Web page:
Yoruba political activist Sunday “Igboho” Adeyemo has accused President Muhammadu Buhari of nepotistic practices of favouring people of his Fulani stock for key federal portfolios.
Mr. Adeyemo said at a press conference in Ibadan on Wednesday that the Yorubas chose “a wrong leader” who only considers Fulani in key positions.
A video clip of Mr. Adeyemo’s press briefing was published by Lagos-based P.M. News on Wednesday afternoon.
Mr. Adeyemo said all critical federal agencies, especially the Tin Can Ports in Apapa and other maritime infrastructure, are controlled by elements from Mr. Buhari’s northern region.
The president has been warned repeatedly to desist from his clearly sectional agenda of packing federal agencies with people of his region.
National voices including Wole Soyinka and Matthew Kukah have also warned separately and repeatedly that Mr. Buhari’s partisanship could further worsen the country’s fragile cohesion as it would inflame ethnic and religious sentiments.
The president, however, ignored the warnings, saying he would not be lectured on how to govern the country.
The administration’s disregard for ethnic and religious balance in federal appointments has left several separatist groups rising up across the country.
On the East, Nnamdi Kanu has been leading a secession on the back of raw sentiments against Mr. Buhari’s nepotism.
Recently, Mr. Adeyemo and Asari Dokubo, both key voices in southern Nigeria, have started asking their respective ethnic groups to prepare for secession from Nigeria’s constitutional republic.
At his press briefing on this afternoon, Mr. Igboho said the Yorubas cannot be slaves in their own land, agitating for an exit because they “are no longer interested in being part of Nigeria.”
Mr. Adeyemo gained media fame when several weeks ago he gave Fulani herdsmen a seven-day ultimatum to vacate Oyo, a campaign he later expanded to cover the entire Yorubaland.
Speaking in the Yoruba language, he said “Why are we being slaves in our fathers’ land,why are we being enslaved in our own land? The people that call themselves senators and leaders will be going in traffic and see four and five year olds selling popcorn and puff-puff and they will buy and eat, have you seen that they are not worthy to be called leaders, therefore we reject them as leaders.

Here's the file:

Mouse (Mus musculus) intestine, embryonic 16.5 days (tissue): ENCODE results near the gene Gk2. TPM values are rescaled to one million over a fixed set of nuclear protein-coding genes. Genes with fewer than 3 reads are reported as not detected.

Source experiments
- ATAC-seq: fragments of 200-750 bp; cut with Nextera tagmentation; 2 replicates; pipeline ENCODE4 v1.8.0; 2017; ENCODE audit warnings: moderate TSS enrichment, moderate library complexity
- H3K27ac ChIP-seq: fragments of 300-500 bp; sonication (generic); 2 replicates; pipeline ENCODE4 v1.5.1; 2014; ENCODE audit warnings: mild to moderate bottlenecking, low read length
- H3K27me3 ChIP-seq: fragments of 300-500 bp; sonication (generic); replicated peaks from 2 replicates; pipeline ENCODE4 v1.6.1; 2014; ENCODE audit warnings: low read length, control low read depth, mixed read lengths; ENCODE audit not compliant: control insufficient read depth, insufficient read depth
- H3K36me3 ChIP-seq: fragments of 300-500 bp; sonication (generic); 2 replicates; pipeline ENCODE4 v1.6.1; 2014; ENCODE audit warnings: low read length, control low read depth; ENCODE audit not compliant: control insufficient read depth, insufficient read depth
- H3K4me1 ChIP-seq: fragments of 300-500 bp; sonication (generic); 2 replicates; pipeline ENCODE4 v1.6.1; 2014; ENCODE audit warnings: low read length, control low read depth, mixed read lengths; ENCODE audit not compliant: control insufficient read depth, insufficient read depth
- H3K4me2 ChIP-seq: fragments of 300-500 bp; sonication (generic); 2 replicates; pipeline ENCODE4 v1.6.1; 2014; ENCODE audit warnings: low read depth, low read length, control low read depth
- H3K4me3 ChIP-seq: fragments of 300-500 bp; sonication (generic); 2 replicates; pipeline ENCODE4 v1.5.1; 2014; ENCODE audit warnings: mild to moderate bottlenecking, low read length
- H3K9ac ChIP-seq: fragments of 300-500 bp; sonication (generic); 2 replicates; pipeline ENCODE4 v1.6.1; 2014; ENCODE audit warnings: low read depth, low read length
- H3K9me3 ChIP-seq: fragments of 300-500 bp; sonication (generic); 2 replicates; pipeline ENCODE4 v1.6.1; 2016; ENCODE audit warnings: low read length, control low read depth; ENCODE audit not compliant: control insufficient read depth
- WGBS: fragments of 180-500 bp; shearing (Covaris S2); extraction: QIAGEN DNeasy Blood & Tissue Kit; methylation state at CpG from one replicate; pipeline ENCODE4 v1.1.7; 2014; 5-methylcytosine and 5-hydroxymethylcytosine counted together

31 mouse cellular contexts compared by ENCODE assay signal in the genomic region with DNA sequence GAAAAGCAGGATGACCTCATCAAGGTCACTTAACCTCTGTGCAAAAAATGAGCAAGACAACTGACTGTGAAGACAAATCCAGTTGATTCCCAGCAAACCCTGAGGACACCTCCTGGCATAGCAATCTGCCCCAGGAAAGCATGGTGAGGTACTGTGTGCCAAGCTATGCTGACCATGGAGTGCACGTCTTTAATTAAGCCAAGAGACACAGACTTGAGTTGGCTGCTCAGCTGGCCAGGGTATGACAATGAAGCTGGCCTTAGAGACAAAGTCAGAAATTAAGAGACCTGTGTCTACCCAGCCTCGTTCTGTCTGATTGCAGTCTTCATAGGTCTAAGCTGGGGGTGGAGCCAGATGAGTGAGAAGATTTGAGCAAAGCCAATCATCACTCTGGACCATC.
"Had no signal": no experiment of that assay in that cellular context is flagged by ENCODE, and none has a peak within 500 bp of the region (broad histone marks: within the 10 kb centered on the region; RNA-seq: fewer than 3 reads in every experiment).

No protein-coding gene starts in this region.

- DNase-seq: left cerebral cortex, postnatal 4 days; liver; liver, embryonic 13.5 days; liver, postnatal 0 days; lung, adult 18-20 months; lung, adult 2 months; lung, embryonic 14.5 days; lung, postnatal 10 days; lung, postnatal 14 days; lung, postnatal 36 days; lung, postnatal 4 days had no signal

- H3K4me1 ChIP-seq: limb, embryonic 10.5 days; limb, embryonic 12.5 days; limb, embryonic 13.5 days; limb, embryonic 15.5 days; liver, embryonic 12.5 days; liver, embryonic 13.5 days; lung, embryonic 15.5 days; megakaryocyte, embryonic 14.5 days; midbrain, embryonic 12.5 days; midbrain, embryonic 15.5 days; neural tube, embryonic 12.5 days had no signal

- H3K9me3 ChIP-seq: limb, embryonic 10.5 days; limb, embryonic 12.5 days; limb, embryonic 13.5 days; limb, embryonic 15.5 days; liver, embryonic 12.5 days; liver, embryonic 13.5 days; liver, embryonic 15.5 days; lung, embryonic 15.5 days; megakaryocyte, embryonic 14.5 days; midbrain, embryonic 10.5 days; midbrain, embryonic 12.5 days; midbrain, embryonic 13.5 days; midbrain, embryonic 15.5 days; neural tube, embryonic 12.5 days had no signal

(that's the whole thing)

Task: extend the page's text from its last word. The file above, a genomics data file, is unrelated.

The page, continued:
“The Yorubas that are everywhere are larger than most countries,” he said, just as he called on “the global community and United Nations to come and separate us, we are no longer interested in being part of Nigeria.”
Threatening that the non-separation of the zone from Nigeria may lead to war, the activist said that the UN needs to intervene, noting that “As it stands now, we are no longer under Nigeria. If they don’t intervene, it will go beyond control.
“We have gone beyond the point where we keep quiet, we are no longer scared to voice out,” he said.
He had accused the Fulani herdsmen in Oyo of perpetrating crimes such as abduction, rape and deadly attacks.
“We are not safe anywhere, we can’t sleep in peace, we can’t travel in peace, what have we done? Are we slaves?
“We don’t do wrong by existing, we only chose wrong leaders and we are saying enough is enough! Tin Can in Lagos, Apapa, the directors are Fulani,” he said.
He emphasised Mr. Buhari’s nepotism in favour his cronies and tribesmen, saying “the two ports we have, the controllers are Fulanis we don’t want them anymore! Seme borders we don’t want Fulanis there anymore.”
Mr. Igboho also threatened to open borders shut by the current administration, just as he reiterated that the “Yorubas are no longer interested in being part of Nigeria!”
“Whatever you want to do to us, we are ready! I’m talking to Yoruba indigenes! You can stand aside and say there is no unity among us, but touch a single Yoruba man, you will see that we are united.
“All our Kings are solidly behind us, any of them that want to deny is should make a press conference, let’s see He won’t see the light of the next day,” he said.
He further advised Yorubas residing in the north to “find your way back home. Start coming home, it is time!
“We have suffered enough, let’s not fight among each other, let’s unite for a common cause, it is time to come home. That’s all I have to say,” he said.
Mr. Adeyemo’s call mirrored widespread sentiments over Mr. Buhari’s failure to see Nigeria as an entity.
Abubakar Dangiwa Umar, a former governor of Kaduna, in an open letter to the president in 2020, said: “Nowhere is this more glaring than in the leadership cadre of our security services.